As I comfortably lie back on my Grandmother’s couch to write this post, I can’t help but think about how drastically different my daily life will be upon my arrival in Rabat next week. What will I be doing? Will I be in class, participating in orientation activities, wandering around the Medina, or maybe even eating some lamb tagine?
The truth is, I don’t know! I have absolutely no idea where exactly I will be a week from now. I don’t know whose home I’ll be in, whose couch I’ll be lying back on, what food I’ll be eating, what classes I’ll be taking, or even who I will be seeing on a day-to-day basis. Trying to envision myself studying in Rabat is next to impossible – my imagination can only conjure up Googled images of the Medina and a blur of faces and people that I haven’t yet met.
The phrase “I don’t know,” is akin to admitting intellectual defeat. It means coming to terms with the fact that you don’t have the answer to every question, that no matter how much you prepare yourself you may still come up empty handed. Saying “I don’t know” is not something that Georgetown students are typically comfortable with. There is usually some kind of logic or reasoning we can use to grapple with a problem, to answer a question, or to face a challenge.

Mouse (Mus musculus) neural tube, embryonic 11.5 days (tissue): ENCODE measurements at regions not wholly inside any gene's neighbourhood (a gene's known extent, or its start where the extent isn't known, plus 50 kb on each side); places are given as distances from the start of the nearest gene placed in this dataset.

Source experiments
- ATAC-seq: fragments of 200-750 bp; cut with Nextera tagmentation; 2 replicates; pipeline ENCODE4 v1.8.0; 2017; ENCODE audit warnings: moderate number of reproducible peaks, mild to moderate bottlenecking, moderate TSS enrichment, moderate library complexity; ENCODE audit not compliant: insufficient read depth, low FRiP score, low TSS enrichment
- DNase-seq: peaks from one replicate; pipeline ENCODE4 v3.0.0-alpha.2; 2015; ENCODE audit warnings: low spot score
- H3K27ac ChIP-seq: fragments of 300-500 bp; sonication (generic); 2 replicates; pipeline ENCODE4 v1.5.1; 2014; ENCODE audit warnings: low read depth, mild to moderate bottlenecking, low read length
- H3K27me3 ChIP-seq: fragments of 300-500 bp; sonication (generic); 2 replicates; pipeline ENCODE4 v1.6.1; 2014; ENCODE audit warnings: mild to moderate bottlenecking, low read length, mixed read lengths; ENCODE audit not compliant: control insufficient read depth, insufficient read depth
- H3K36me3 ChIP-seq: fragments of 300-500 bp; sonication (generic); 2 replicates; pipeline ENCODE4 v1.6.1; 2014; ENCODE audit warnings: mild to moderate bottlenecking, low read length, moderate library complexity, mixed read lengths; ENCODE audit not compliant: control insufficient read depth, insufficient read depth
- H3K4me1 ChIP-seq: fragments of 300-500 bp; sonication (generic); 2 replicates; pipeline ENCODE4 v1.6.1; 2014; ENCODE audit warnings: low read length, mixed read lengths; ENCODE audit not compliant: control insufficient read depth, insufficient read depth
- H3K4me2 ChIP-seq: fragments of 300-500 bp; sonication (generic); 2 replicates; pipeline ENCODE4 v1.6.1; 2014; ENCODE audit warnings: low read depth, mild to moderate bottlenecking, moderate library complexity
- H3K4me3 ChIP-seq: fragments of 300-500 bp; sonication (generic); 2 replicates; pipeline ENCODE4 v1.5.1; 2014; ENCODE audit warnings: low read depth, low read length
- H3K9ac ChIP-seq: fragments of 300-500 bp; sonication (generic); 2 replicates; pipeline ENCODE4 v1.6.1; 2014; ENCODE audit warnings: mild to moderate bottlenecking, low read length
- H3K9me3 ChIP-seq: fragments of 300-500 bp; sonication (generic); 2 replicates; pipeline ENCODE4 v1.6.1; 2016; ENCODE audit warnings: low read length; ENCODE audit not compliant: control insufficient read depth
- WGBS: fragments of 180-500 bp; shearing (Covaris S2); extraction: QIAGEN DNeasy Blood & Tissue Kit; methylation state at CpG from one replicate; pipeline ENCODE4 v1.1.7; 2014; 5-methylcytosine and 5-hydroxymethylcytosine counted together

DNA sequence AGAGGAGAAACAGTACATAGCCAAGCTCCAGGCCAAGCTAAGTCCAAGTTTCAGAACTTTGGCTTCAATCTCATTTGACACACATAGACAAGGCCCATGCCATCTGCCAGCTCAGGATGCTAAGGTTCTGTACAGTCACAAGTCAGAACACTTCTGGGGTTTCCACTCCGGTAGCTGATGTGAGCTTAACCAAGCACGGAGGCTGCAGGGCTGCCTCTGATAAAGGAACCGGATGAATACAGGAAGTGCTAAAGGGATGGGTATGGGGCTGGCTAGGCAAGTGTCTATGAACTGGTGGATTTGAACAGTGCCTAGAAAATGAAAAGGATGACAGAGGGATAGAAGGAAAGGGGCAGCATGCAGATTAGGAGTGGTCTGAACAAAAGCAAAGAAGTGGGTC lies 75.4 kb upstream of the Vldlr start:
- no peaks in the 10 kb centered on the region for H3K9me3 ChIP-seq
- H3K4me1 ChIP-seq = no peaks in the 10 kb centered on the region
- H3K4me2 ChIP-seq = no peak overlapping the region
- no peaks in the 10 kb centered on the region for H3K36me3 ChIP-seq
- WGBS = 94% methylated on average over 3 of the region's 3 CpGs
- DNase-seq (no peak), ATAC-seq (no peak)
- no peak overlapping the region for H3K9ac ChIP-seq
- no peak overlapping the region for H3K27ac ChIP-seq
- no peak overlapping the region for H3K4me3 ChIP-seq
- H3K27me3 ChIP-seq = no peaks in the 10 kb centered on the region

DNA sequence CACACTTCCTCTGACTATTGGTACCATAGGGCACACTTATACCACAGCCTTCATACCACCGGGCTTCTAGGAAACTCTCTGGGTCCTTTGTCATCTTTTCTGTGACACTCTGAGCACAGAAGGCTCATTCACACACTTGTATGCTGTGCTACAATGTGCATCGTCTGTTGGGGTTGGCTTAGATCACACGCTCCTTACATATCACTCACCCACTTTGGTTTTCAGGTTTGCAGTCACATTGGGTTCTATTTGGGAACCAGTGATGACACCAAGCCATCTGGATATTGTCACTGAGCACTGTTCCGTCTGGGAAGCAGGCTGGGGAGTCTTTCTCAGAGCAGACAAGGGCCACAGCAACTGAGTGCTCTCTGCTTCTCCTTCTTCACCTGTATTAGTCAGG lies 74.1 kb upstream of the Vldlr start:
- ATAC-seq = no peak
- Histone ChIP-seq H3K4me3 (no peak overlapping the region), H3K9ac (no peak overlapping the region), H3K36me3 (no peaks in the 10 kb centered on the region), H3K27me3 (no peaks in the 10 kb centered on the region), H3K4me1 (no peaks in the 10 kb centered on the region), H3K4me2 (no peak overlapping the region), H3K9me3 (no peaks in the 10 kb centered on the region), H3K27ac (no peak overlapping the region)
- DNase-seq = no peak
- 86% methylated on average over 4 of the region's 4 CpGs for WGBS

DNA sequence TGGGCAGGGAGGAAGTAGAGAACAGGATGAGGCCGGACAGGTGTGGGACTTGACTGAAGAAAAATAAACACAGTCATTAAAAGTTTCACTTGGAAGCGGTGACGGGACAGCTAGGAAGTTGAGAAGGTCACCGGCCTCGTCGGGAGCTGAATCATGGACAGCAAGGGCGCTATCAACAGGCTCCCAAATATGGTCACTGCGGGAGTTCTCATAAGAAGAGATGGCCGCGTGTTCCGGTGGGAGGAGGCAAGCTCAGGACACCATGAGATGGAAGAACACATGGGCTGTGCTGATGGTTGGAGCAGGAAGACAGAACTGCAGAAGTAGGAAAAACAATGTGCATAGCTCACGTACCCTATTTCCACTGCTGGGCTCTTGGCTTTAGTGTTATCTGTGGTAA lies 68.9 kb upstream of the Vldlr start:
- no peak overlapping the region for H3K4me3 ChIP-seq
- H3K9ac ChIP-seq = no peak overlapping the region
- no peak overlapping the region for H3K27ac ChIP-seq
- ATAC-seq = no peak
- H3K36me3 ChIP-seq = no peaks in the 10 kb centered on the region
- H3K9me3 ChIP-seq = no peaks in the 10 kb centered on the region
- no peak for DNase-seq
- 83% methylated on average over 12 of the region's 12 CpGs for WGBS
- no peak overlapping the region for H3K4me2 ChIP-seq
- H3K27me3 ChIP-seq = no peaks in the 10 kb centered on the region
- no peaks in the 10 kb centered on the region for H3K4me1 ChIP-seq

As I face the three months ahead of me, however, I know that there is nothing that can prepare me for my upcoming adventure. And I am totally OK with that! Scary as it is to have to dive blindly into a foreign country without knowing exactly what’s next, this excitement is what drove me to study abroad in the first place. No amount of IES or OGE study abroad brochures can prepare me for the experience that I’m about to have, and I am beyond thrilled to get started.
Next stop, Morocco!
P.S. Disclaimer: I know how to say “goodbye” in French, but I totally Google translated how to say it in Arabic…so for all I know that Arabic word in the title could mean something entirely different. Hopefully I’ll learn how to say it for real sometime in the next few weeks!